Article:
My Lord… where to begin? You know when you look forward to something for so long, you have no idea what to do once it’s over? Welcome to aftermath, population me! My legs are still cramped, my toes are too sensitive to even put bedsheets over at night, and just walking from class to class has become a HERCULEAN effort on Holy Cross’ stair-filled campus. But the 2014 Boston Marathon, the reason for all this discomfort, is in the rearview mirror now, and it was one of the most unforgettable experiences I’ve had during my 20 years. Here’s how it happened.
As I shambled to my car last year, my legs in even more pain than they are now and with the ringing of two explosions still buzzing around my skull, I think I was already formulating my return to Boston. I could barely stand for a week, yet I knew that I didn’t really have a choice – I’d be running the Boston Marathon this year. As President Obama himself said, “BET ON IT.” 365 days of “Boston Strong” reminders later, I found myself back in Hopkinton yesterday morning – and 36,000 of my closest friends showed up with me.
Due to the increased amount of runners this year, the B.A.A. added ANOTHER starting wave onto the preexisting three. This meant that, by the time we even crossed the starting line at 11:25am, the elite leaders were already thundering past Boston College (at a guess). I’m not saying that’s why they beat some of us E-Streeters, I’m just saying I think it’s an unfair advantage on their part…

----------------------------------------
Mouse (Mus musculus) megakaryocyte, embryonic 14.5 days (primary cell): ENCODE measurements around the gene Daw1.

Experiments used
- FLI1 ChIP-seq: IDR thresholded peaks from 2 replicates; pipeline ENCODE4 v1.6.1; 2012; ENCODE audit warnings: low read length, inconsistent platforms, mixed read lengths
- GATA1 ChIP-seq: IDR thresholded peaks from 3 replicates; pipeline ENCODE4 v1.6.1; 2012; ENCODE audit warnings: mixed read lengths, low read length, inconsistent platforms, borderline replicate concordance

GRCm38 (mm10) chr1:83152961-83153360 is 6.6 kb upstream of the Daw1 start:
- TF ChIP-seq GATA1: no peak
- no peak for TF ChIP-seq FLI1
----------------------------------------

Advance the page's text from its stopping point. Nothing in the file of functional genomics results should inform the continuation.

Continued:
I can’t describe the rush you get crossing that starting mat – any injuries you’re nursing (and we all had them) simply fall away, and the surge of pure adrenaline you get feels like it just might carry you straight through to Boylston Street. A half-mile in, my hands were already sore from high fives!
Runners are all about stats and numbers; what was that last mile split, what’s the weather gonna be like, how many people are in that line for the porta-potty, so on. Not a single guess could be reasonably made as to the number of spectators out along that 26.2 mile distance yesterday. Up into the millions, no question, without breaking a sweat. Not an ounce of ill-will to be found, just an entire state turning out in unadulterated support for this year’s marathoners. You’ll notice in most of these pictures I don’t have headphones in – I genuinely didn’t need them, the soundtrack of cheering from the crowds was so uplifting. You keep your running playlist on Pandora, give me a Patriots’ Day crowd in Framingham or Natick.